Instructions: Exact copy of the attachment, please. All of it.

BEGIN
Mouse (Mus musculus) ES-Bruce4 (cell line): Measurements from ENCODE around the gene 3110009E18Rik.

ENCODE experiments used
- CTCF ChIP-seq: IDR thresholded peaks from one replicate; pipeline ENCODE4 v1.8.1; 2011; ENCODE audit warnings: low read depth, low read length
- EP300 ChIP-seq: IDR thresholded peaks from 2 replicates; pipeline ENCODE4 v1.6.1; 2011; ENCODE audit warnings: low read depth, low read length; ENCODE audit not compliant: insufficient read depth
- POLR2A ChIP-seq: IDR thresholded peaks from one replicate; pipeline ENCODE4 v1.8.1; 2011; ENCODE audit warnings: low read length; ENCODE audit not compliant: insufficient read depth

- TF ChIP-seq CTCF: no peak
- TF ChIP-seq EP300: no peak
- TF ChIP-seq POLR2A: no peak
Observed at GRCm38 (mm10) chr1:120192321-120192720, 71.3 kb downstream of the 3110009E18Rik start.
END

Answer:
Mouse (Mus musculus) ES-Bruce4 (cell line): Measurements from ENCODE around the gene 3110009E18Rik.

ENCODE experiments used
- CTCF ChIP-seq: IDR thresholded peaks from one replicate; pipeline ENCODE4 v1.8.1; 2011; ENCODE audit warnings: low read depth, low read length
- EP300 ChIP-seq: IDR thresholded peaks from 2 replicates; pipeline ENCODE4 v1.6.1; 2011; ENCODE audit warnings: low read depth, low read length; ENCODE audit not compliant: insufficient read depth
- POLR2A ChIP-seq: IDR thresholded peaks from one replicate; pipeline ENCODE4 v1.8.1; 2011; ENCODE audit warnings: low read length; ENCODE audit not compliant: insufficient read depth

- TF ChIP-seq CTCF: no peak
- TF ChIP-seq EP300: no peak
- TF ChIP-seq POLR2A: no peak
Observed at GRCm38 (mm10) chr1:120192321-120192720, 71.3 kb downstream of the 3110009E18Rik start.